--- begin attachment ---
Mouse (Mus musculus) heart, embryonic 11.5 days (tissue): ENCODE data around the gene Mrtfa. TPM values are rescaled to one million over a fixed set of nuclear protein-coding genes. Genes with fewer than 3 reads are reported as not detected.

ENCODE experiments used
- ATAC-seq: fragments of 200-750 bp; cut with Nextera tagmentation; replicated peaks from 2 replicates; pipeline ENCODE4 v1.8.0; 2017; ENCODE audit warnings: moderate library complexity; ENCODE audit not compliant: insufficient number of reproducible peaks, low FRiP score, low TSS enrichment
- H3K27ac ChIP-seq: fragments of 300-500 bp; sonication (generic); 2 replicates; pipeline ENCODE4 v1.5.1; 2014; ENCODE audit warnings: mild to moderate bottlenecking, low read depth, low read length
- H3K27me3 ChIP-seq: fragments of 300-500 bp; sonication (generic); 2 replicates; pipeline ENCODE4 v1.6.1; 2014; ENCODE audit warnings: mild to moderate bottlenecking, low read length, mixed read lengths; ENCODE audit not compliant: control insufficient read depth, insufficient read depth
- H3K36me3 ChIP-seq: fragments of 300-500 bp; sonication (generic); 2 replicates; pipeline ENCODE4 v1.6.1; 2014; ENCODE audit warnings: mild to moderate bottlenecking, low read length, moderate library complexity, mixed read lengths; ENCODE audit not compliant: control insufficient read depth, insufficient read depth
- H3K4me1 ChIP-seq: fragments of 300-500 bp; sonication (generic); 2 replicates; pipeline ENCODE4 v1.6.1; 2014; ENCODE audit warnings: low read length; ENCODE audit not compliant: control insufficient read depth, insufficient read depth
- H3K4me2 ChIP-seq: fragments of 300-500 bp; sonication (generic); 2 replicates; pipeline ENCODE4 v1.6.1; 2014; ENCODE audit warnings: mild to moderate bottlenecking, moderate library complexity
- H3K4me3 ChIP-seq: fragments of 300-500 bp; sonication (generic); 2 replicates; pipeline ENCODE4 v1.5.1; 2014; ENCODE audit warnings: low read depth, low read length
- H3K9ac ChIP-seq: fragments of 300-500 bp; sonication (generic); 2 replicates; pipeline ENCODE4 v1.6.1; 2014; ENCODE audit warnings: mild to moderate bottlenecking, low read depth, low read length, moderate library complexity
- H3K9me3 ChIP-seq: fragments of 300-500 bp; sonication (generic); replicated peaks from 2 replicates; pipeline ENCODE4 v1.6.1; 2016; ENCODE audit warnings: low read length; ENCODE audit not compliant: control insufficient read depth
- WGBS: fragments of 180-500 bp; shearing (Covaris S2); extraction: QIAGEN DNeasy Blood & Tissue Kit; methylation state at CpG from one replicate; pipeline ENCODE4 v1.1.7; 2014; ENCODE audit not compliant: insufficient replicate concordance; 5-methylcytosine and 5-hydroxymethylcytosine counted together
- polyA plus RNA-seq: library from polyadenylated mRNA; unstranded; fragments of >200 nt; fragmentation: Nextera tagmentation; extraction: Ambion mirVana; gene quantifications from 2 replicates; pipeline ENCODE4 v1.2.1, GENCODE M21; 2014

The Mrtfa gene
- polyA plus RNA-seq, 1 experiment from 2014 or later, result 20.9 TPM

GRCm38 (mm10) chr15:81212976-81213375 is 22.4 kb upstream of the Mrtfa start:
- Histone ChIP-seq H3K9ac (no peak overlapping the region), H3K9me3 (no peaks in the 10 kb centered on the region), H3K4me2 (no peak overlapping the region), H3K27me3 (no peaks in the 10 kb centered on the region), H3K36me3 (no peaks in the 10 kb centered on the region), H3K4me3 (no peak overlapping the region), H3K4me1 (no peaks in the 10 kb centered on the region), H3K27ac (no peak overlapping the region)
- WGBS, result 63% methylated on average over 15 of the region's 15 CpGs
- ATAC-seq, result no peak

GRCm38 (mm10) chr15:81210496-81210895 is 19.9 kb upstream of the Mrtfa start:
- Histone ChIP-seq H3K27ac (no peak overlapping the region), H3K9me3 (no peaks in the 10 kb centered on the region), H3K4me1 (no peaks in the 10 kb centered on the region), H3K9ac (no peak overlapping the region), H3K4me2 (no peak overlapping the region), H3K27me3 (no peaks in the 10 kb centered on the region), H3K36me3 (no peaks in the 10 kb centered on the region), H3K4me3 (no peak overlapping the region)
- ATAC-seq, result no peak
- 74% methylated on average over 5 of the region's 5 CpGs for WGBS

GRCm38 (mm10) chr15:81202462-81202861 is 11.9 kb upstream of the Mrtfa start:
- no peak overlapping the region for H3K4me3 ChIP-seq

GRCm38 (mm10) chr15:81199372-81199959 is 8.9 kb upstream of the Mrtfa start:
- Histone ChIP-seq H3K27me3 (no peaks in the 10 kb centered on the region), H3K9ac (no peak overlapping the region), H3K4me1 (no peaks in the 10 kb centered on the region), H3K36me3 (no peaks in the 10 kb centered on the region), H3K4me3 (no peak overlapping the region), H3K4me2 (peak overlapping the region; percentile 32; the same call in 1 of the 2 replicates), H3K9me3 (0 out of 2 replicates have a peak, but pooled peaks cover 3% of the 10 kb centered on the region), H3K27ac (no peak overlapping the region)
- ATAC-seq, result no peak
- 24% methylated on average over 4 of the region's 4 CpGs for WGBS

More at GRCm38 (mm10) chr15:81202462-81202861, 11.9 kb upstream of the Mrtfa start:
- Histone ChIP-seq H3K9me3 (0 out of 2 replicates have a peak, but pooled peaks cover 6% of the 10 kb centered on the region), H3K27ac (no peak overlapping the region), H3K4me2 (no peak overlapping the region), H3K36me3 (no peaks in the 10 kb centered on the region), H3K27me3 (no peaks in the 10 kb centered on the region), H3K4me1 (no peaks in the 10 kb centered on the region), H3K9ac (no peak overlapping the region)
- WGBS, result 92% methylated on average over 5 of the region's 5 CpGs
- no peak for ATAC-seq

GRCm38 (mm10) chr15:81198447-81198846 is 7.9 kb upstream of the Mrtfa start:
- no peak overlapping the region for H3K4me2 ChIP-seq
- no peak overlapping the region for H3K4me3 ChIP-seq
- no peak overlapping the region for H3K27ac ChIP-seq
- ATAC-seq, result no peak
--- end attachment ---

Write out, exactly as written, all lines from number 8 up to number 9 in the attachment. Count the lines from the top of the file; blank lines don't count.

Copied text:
- H3K4me2 ChIP-seq: fragments of 300-500 bp; sonication (generic); 2 replicates; pipeline ENCODE4 v1.6.1; 2014; ENCODE audit warnings: mild to moderate bottlenecking, moderate library complexity
- H3K4me3 ChIP-seq: fragments of 300-500 bp; sonication (generic); 2 replicates; pipeline ENCODE4 v1.5.1; 2014; ENCODE audit warnings: low read depth, low read length